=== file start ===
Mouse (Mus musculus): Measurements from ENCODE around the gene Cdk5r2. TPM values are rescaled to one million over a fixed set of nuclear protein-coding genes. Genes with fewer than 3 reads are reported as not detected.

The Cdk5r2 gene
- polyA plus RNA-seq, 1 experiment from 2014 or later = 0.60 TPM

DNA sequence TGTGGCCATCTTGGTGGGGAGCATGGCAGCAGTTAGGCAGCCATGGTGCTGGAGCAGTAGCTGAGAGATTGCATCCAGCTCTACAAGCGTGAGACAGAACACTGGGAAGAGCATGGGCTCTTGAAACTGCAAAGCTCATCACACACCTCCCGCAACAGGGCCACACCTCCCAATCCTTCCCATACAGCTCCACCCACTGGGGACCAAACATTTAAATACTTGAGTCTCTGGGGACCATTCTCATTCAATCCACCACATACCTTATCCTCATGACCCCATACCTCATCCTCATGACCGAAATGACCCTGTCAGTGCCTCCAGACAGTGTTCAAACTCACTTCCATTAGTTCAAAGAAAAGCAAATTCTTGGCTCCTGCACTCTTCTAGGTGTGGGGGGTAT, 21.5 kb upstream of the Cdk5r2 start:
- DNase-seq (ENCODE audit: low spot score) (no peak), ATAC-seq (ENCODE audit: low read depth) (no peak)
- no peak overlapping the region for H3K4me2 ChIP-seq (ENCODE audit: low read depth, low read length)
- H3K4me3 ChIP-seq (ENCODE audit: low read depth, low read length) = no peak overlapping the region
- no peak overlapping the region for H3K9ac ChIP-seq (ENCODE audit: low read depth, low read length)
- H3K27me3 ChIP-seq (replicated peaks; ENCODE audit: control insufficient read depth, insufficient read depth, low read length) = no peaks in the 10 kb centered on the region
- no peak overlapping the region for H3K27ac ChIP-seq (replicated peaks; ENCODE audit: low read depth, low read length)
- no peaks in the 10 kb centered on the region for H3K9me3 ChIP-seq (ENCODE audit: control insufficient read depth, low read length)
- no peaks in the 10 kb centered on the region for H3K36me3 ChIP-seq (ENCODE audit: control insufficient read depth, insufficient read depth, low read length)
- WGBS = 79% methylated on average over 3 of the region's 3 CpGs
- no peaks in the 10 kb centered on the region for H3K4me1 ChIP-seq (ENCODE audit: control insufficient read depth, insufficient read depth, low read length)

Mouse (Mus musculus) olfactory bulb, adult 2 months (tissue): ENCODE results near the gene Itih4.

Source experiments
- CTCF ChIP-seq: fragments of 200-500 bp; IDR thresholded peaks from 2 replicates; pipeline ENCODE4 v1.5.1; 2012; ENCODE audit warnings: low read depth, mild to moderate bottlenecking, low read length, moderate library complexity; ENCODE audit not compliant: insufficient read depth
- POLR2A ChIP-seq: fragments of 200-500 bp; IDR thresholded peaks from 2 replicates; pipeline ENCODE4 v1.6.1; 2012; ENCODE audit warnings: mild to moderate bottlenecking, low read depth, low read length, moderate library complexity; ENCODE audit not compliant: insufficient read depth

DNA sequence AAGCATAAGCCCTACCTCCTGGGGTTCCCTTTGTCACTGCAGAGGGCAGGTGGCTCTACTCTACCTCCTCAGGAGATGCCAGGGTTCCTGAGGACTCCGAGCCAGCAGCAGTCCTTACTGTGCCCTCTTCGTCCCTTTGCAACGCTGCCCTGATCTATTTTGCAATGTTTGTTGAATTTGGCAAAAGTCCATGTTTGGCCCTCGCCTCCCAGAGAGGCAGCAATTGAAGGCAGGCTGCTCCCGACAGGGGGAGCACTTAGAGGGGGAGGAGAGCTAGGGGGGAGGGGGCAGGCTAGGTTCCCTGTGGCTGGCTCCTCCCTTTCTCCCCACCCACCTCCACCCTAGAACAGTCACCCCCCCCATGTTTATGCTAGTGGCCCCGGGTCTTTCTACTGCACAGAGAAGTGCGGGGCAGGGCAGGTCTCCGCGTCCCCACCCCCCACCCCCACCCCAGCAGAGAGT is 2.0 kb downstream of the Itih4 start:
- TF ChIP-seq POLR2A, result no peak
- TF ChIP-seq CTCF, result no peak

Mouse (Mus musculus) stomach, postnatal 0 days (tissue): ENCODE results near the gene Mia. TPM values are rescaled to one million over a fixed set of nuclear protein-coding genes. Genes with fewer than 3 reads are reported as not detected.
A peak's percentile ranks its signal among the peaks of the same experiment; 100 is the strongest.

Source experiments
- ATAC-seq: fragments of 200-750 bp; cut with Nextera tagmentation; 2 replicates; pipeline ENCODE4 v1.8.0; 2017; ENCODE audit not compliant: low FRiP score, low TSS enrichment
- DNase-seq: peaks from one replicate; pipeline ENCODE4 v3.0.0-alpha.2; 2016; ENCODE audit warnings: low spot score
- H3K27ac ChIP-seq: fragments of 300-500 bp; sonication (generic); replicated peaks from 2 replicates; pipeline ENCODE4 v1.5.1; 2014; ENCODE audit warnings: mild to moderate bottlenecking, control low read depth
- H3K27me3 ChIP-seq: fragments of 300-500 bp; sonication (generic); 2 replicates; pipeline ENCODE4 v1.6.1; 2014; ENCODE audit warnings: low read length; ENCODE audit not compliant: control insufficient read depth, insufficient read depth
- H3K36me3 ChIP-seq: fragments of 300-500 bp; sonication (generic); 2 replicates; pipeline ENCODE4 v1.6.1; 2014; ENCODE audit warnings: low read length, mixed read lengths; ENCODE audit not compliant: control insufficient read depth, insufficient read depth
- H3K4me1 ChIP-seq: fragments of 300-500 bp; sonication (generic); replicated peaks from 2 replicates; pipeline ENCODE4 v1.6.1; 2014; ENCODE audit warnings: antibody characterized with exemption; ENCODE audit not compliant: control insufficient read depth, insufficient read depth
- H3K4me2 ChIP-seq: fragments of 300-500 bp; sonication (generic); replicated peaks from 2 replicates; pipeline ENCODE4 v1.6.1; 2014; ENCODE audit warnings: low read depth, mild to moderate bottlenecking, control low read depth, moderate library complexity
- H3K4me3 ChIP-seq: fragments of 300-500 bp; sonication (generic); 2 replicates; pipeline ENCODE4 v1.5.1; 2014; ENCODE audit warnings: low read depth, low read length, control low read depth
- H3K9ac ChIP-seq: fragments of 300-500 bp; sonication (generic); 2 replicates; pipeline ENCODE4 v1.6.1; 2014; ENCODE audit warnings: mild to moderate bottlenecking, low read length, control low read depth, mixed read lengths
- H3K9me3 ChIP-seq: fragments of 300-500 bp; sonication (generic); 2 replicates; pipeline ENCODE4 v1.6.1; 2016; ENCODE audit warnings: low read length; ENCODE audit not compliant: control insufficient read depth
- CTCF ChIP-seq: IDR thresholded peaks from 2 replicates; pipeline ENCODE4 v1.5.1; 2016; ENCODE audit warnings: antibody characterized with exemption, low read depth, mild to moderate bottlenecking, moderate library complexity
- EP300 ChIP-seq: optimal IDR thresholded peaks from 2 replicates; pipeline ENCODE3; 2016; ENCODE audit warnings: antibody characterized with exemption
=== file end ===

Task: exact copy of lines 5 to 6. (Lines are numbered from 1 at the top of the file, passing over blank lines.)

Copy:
- DNase-seq (ENCODE audit: low spot score) (no peak), ATAC-seq (ENCODE audit: low read depth) (no peak)
- no peak overlapping the region for H3K4me2 ChIP-seq (ENCODE audit: low read depth, low read length)